A loss of smell, and therefore taste, is emerging as one of the most unusual early signs of mild to moderate 2019 coronavirus disease (COVID-19) infection. Although fever, cough, and shortness of breath are the key signs of COVID-19, a recent analysis of milder cases in South Korea found the major presenting symptom in 30 percent of patients was anosmia, or loss of smell. In Germany, more than two in three confirmed cases had this symptom.
One way to test your smell is to use foods, says ear, nose, and throat specialist Erich P. Voigt, MD, director of the Division of General Otolaryngology and Sleep Surgery at NYU Langone Health.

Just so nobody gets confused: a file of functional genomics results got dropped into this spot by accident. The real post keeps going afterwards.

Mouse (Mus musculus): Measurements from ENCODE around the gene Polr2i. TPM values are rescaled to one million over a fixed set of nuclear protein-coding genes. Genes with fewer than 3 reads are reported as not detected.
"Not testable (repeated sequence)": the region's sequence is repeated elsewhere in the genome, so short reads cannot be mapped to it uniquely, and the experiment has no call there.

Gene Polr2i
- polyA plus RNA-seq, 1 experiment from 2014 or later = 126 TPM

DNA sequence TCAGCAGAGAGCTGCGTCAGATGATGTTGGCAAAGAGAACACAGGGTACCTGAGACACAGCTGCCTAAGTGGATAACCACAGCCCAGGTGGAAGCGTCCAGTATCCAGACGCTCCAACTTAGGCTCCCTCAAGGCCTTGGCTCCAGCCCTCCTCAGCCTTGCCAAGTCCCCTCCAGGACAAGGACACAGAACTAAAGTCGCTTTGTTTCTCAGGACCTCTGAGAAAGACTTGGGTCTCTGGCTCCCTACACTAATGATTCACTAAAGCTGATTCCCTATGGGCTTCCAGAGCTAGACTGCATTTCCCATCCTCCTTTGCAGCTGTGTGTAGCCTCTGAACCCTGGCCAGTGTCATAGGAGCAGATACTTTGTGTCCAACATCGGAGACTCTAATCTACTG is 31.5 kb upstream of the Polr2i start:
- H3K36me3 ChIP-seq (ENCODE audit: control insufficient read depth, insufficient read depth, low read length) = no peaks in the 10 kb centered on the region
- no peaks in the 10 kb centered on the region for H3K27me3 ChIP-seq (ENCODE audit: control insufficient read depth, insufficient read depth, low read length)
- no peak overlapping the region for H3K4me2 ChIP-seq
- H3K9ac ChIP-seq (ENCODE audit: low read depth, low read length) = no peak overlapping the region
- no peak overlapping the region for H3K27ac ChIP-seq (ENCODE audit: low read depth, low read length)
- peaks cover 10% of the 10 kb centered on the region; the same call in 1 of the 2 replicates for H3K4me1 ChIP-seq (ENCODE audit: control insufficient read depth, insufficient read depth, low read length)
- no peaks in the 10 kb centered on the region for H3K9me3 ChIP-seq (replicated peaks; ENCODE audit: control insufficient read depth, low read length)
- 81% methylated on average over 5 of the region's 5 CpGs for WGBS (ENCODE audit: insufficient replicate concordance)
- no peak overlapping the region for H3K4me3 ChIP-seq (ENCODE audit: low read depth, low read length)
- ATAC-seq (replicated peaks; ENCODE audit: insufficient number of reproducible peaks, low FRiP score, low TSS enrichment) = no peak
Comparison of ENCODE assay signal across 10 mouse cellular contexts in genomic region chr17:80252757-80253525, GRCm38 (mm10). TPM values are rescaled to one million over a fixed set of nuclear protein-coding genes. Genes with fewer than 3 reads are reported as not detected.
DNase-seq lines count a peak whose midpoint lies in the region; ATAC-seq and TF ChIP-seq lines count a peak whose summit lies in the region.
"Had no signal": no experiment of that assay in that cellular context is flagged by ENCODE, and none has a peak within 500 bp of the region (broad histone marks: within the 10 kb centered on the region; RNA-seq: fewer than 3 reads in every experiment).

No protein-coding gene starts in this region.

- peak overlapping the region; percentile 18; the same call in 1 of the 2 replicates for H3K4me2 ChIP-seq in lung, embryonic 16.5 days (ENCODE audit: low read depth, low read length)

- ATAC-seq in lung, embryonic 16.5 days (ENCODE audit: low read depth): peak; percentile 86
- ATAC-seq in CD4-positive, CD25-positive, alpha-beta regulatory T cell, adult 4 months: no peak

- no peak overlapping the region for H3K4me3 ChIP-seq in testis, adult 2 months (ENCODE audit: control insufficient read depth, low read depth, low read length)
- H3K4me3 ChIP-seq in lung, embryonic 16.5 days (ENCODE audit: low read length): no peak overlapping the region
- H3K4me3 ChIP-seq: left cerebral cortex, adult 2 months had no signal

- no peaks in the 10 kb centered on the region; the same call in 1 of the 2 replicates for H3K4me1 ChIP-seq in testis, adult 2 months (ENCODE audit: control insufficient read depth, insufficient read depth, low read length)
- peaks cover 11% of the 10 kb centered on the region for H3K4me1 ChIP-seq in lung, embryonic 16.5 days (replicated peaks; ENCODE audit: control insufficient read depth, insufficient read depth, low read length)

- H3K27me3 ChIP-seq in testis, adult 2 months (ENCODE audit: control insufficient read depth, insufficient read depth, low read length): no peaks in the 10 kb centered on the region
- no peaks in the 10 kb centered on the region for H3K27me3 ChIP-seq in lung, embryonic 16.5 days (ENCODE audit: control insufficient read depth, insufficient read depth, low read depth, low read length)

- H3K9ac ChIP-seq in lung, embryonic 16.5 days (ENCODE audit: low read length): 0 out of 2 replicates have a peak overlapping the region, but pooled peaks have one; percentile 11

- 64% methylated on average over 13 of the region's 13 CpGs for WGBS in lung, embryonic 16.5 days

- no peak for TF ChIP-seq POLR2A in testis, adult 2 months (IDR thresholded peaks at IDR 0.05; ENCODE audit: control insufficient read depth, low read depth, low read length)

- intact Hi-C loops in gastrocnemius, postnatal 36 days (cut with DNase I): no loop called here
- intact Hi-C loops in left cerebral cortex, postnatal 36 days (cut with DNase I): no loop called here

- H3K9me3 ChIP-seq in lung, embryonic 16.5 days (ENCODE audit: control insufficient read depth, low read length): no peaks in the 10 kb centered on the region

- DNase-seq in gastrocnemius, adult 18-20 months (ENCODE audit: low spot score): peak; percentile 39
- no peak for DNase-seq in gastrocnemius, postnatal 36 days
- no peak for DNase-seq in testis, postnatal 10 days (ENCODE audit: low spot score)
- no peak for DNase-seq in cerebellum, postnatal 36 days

“The pure smell sense would be if you can smell a particular substance that’s not stimulating other nerves,” Dr. Voigt says. “So some examples of that would be if you can smell ground coffee or coffee brewing, or if you can smell someone peeling an orange. That’s the smell sense.”
Of course, failing the smell test on its own does not mean one has COVID-19. Any respiratory virus, such as cold or flu, can affect smell and taste.
“The amount of swelling that can occur in the nose from the viral effect can prevent the smell particles from getting all the way up to the top of the nose where the olfactory nerve is,” Dr. Voigt says. “When that swelling goes down, the sense of smell can return.”
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